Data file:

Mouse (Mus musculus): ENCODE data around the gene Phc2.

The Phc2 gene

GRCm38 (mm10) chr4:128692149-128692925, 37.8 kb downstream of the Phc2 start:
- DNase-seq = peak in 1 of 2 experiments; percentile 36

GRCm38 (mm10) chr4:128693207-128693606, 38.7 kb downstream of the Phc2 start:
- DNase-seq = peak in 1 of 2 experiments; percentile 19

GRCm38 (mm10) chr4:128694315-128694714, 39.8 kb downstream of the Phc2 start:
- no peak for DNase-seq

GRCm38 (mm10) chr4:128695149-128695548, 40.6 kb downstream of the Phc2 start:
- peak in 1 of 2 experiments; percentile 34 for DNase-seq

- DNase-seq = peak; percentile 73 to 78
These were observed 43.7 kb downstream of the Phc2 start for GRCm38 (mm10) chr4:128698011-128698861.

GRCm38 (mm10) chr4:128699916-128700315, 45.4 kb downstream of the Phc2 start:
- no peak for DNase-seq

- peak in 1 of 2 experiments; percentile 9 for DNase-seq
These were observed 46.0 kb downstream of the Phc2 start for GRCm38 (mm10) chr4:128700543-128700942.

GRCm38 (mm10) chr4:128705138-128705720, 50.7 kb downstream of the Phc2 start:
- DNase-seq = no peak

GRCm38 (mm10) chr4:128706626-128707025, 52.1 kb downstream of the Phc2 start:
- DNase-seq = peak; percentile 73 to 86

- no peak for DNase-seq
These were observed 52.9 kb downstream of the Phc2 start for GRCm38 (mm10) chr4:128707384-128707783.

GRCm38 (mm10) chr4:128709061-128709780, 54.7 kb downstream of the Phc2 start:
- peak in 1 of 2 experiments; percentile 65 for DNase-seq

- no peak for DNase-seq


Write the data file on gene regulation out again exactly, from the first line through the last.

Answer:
Mouse (Mus musculus): ENCODE data around the gene Phc2.

The Phc2 gene

GRCm38 (mm10) chr4:128692149-128692925, 37.8 kb downstream of the Phc2 start:
- DNase-seq = peak in 1 of 2 experiments; percentile 36

GRCm38 (mm10) chr4:128693207-128693606, 38.7 kb downstream of the Phc2 start:
- DNase-seq = peak in 1 of 2 experiments; percentile 19

GRCm38 (mm10) chr4:128694315-128694714, 39.8 kb downstream of the Phc2 start:
- no peak for DNase-seq

GRCm38 (mm10) chr4:128695149-128695548, 40.6 kb downstream of the Phc2 start:
- peak in 1 of 2 experiments; percentile 34 for DNase-seq

- DNase-seq = peak; percentile 73 to 78
These were observed 43.7 kb downstream of the Phc2 start for GRCm38 (mm10) chr4:128698011-128698861.

GRCm38 (mm10) chr4:128699916-128700315, 45.4 kb downstream of the Phc2 start:
- no peak for DNase-seq

- peak in 1 of 2 experiments; percentile 9 for DNase-seq
These were observed 46.0 kb downstream of the Phc2 start for GRCm38 (mm10) chr4:128700543-128700942.

GRCm38 (mm10) chr4:128705138-128705720, 50.7 kb downstream of the Phc2 start:
- DNase-seq = no peak

GRCm38 (mm10) chr4:128706626-128707025, 52.1 kb downstream of the Phc2 start:
- DNase-seq = peak; percentile 73 to 86

- no peak for DNase-seq
These were observed 52.9 kb downstream of the Phc2 start for GRCm38 (mm10) chr4:128707384-128707783.

GRCm38 (mm10) chr4:128709061-128709780, 54.7 kb downstream of the Phc2 start:
- peak in 1 of 2 experiments; percentile 65 for DNase-seq

- no peak for DNase-seq